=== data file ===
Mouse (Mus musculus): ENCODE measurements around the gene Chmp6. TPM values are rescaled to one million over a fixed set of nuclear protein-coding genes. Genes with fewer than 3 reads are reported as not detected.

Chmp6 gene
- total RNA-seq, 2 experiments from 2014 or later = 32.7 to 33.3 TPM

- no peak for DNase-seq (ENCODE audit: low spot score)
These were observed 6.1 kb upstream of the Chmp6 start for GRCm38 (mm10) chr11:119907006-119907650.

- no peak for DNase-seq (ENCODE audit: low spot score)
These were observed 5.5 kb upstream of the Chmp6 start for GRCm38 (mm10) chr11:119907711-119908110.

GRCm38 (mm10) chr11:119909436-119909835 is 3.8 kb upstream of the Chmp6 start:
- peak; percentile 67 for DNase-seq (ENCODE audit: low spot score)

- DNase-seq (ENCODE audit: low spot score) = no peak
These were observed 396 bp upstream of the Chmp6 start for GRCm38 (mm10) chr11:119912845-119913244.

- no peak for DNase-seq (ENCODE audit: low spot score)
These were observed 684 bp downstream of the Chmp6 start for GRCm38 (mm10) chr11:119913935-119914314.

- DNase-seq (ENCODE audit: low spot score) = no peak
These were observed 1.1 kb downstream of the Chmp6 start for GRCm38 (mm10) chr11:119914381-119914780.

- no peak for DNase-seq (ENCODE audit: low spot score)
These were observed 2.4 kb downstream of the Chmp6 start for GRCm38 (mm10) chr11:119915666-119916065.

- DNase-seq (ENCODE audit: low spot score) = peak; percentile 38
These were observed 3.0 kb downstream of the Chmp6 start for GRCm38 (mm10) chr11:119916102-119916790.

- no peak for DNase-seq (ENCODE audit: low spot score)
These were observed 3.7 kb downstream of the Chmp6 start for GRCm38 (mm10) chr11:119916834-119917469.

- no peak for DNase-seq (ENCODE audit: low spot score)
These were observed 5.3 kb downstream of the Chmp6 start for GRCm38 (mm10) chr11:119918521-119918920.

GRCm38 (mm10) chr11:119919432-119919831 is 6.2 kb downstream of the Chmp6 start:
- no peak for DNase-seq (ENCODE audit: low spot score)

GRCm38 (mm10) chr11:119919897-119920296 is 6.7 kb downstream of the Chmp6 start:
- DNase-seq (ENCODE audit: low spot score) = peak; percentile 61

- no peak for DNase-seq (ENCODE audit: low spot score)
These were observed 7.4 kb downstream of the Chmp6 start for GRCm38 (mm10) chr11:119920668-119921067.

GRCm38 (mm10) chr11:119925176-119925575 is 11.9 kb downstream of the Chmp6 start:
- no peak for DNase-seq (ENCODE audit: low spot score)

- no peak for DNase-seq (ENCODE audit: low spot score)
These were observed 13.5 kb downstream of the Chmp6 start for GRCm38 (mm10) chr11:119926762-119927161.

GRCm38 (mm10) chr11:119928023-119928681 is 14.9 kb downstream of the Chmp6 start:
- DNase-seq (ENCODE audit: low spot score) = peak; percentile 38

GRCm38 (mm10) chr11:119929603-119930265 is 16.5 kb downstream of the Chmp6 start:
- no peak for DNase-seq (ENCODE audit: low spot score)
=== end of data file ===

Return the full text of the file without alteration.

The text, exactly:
Mouse (Mus musculus): ENCODE measurements around the gene Chmp6. TPM values are rescaled to one million over a fixed set of nuclear protein-coding genes. Genes with fewer than 3 reads are reported as not detected.

Chmp6 gene
- total RNA-seq, 2 experiments from 2014 or later = 32.7 to 33.3 TPM

- no peak for DNase-seq (ENCODE audit: low spot score)
These were observed 6.1 kb upstream of the Chmp6 start for GRCm38 (mm10) chr11:119907006-119907650.

- no peak for DNase-seq (ENCODE audit: low spot score)
These were observed 5.5 kb upstream of the Chmp6 start for GRCm38 (mm10) chr11:119907711-119908110.

GRCm38 (mm10) chr11:119909436-119909835 is 3.8 kb upstream of the Chmp6 start:
- peak; percentile 67 for DNase-seq (ENCODE audit: low spot score)

- DNase-seq (ENCODE audit: low spot score) = no peak
These were observed 396 bp upstream of the Chmp6 start for GRCm38 (mm10) chr11:119912845-119913244.

- no peak for DNase-seq (ENCODE audit: low spot score)
These were observed 684 bp downstream of the Chmp6 start for GRCm38 (mm10) chr11:119913935-119914314.

- DNase-seq (ENCODE audit: low spot score) = no peak
These were observed 1.1 kb downstream of the Chmp6 start for GRCm38 (mm10) chr11:119914381-119914780.

- no peak for DNase-seq (ENCODE audit: low spot score)
These were observed 2.4 kb downstream of the Chmp6 start for GRCm38 (mm10) chr11:119915666-119916065.

- DNase-seq (ENCODE audit: low spot score) = peak; percentile 38
These were observed 3.0 kb downstream of the Chmp6 start for GRCm38 (mm10) chr11:119916102-119916790.

- no peak for DNase-seq (ENCODE audit: low spot score)
These were observed 3.7 kb downstream of the Chmp6 start for GRCm38 (mm10) chr11:119916834-119917469.

- no peak for DNase-seq (ENCODE audit: low spot score)
These were observed 5.3 kb downstream of the Chmp6 start for GRCm38 (mm10) chr11:119918521-119918920.

GRCm38 (mm10) chr11:119919432-119919831 is 6.2 kb downstream of the Chmp6 start:
- no peak for DNase-seq (ENCODE audit: low spot score)

GRCm38 (mm10) chr11:119919897-119920296 is 6.7 kb downstream of the Chmp6 start:
- DNase-seq (ENCODE audit: low spot score) = peak; percentile 61

- no peak for DNase-seq (ENCODE audit: low spot score)
These were observed 7.4 kb downstream of the Chmp6 start for GRCm38 (mm10) chr11:119920668-119921067.

GRCm38 (mm10) chr11:119925176-119925575 is 11.9 kb downstream of the Chmp6 start:
- no peak for DNase-seq (ENCODE audit: low spot score)

- no peak for DNase-seq (ENCODE audit: low spot score)
These were observed 13.5 kb downstream of the Chmp6 start for GRCm38 (mm10) chr11:119926762-119927161.

GRCm38 (mm10) chr11:119928023-119928681 is 14.9 kb downstream of the Chmp6 start:
- DNase-seq (ENCODE audit: low spot score) = peak; percentile 38

GRCm38 (mm10) chr11:119929603-119930265 is 16.5 kb downstream of the Chmp6 start:
- no peak for DNase-seq (ENCODE audit: low spot score)